Whenever a poll shows him with low approval ratings, President Donald Trump’s response has been to fire up his hardcore base as aggressively as possible. And in the 2018 midterms, Trump’s rally-the-base strategy seemed to help Republicans achieve narrow victories in certain Senate and gubernatorial races in swing states or red states. But a new Washington Post piece by Matt Viser finds that during the partial shutdown of the federal government, even some of Trump’s once-enthusiastic supporters are starting to reject him.
In Michigan, one of the Rust Belt states that Trump carried in 2016, Viser spoke to some disenchanted Trump supporters and found that the shutdown was giving them a case of buyer’s remorse.
One of them was 49-year-old Jeff Daudert, who voted for Trump in 2016 but said he won’t be doing so in 2020. Denouncing the shutdown as “silly” and “destructive,” Daudert told Viser that while he was “certainly for the anti-status quo” in 2016, he will “be more status quo next time.”
Another man, a Navy reservist, in 2016 wanted to shake up the status quo. He didn’t mind sending a message to the establishment — and, frankly, he liked the idea of a disruptive president. Now? “What the [expletive] were we thinking?” https://t.co/s3ggjvesfm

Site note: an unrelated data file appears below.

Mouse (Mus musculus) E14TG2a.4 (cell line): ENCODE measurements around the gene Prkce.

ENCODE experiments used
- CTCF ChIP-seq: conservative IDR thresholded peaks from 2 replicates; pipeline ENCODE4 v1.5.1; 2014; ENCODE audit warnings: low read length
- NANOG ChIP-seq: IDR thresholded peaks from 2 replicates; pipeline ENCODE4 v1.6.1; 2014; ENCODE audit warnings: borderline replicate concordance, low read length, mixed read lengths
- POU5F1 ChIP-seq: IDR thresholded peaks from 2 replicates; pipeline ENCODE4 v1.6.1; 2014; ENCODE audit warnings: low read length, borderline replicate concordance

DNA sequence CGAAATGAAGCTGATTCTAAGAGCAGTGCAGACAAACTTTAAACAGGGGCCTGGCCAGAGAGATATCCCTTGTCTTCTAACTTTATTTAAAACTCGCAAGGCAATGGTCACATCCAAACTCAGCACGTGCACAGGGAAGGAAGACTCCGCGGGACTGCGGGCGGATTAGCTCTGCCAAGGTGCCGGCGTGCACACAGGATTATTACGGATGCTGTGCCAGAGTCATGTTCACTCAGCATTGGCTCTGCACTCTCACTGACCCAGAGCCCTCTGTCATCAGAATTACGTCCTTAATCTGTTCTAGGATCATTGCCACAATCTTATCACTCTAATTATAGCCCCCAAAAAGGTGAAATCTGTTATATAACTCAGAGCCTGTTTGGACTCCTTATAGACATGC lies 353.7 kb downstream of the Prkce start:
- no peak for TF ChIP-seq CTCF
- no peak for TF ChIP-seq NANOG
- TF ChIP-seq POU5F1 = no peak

— Matt Viser (@mviser) January 21, 2019
Another interviewee, 45-year-old Jeremiah Wilburn, voted for President Barack Obama in 2008 and 2012 but favored Trump over Democrat Hillary Clinton in 2016. The shutdown, however, is causing Wilburn to become disenchanted with Trump.
Wilburn told Viser, “I was doing fine with him up until this government shutdown. It’s ridiculous. You’re not getting the wall built for $5 billion. And Mexico is not paying for it, we all know that, too. Meanwhile, it’s starting to turn people like me away.”
2016 Trump voter Erica McQueen also expressed dissatisfaction when she spoke to Viser. Although McQueen told Viser that she liked some of the things Trump had done as president, the shutdown was turning her against him—and “something miraculous has to happen for me to vote for him again.”
Diehard Trump voters are often described as true believers, and those are the people the president is obviously catering to with many of his tweets and speeches—not hardcore Democrats who live in Boston or Seattle. But when Viser visited Twitter on January 21, he reported that not all of Trump’s 2016 supporters are giving him unconditional support in 2019.
“So often,” Viser tweeted, “stories exploring Trump supporters have found that, no matter what, they back him. In a Michigan county he won by 12 points in 2016, I found something different: some are peeling away from him, and growing tired of his shutdown stance.”